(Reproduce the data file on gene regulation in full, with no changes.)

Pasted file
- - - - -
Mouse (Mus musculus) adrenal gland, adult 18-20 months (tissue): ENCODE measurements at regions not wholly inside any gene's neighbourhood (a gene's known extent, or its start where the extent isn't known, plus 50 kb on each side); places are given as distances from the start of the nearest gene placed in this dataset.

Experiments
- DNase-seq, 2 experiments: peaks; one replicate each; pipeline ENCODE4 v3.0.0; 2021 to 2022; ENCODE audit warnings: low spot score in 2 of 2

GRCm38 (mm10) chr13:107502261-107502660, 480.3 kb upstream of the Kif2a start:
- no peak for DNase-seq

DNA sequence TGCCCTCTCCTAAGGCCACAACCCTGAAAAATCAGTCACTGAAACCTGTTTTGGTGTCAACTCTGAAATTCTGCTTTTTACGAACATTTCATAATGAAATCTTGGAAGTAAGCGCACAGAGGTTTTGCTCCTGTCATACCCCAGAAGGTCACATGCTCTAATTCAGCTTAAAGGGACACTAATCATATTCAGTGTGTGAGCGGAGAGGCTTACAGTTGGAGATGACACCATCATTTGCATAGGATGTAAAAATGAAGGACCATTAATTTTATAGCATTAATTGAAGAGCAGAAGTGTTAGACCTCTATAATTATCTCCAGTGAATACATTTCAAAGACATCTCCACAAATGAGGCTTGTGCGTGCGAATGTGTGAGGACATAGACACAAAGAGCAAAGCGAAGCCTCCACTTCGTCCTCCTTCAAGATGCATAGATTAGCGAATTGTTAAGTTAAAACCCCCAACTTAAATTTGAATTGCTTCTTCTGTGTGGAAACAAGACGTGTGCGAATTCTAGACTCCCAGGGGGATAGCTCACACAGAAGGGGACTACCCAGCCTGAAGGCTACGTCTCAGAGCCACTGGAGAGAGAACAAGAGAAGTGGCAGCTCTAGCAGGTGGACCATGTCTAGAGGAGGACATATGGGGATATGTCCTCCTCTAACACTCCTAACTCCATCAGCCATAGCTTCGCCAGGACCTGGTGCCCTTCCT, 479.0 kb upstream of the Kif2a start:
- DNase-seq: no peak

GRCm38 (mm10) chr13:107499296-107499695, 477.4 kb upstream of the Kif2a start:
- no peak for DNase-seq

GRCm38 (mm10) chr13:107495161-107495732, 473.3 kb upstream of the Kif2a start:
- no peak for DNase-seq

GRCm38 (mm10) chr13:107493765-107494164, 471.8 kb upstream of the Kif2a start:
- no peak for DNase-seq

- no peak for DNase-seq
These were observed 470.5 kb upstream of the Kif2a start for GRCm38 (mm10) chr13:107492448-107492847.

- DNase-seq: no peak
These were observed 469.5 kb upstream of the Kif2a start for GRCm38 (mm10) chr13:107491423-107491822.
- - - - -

Mouse (Mus musculus) adrenal gland, adult 18-20 months (tissue): ENCODE measurements at regions not wholly inside any gene's neighbourhood (a gene's known extent, or its start where the extent isn't known, plus 50 kb on each side); places are given as distances from the start of the nearest gene placed in this dataset.

Experiments
- DNase-seq, 2 experiments: peaks; one replicate each; pipeline ENCODE4 v3.0.0; 2021 to 2022; ENCODE audit warnings: low spot score in 2 of 2

GRCm38 (mm10) chr13:107502261-107502660, 480.3 kb upstream of the Kif2a start:
- no peak for DNase-seq

DNA sequence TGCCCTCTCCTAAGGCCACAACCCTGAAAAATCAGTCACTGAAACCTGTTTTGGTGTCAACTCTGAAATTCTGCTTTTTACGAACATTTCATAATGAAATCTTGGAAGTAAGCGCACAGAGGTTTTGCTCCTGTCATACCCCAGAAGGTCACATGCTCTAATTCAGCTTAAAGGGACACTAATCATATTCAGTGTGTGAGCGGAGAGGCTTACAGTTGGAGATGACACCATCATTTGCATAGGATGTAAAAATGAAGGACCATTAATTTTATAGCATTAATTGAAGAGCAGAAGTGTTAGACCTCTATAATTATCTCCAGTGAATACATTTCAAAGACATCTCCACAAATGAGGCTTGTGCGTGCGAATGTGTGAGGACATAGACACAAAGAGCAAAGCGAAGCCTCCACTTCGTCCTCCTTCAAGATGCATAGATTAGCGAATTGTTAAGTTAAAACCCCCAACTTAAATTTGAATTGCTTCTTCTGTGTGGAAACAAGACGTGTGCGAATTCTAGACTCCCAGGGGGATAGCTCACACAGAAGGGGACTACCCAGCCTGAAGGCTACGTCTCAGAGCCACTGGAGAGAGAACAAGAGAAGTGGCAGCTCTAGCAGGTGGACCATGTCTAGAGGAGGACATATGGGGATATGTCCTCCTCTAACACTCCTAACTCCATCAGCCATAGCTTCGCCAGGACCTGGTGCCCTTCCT, 479.0 kb upstream of the Kif2a start:
- DNase-seq: no peak

GRCm38 (mm10) chr13:107499296-107499695, 477.4 kb upstream of the Kif2a start:
- no peak for DNase-seq

GRCm38 (mm10) chr13:107495161-107495732, 473.3 kb upstream of the Kif2a start:
- no peak for DNase-seq

GRCm38 (mm10) chr13:107493765-107494164, 471.8 kb upstream of the Kif2a start:
- no peak for DNase-seq

- no peak for DNase-seq
These were observed 470.5 kb upstream of the Kif2a start for GRCm38 (mm10) chr13:107492448-107492847.

- DNase-seq: no peak
These were observed 469.5 kb upstream of the Kif2a start for GRCm38 (mm10) chr13:107491423-107491822.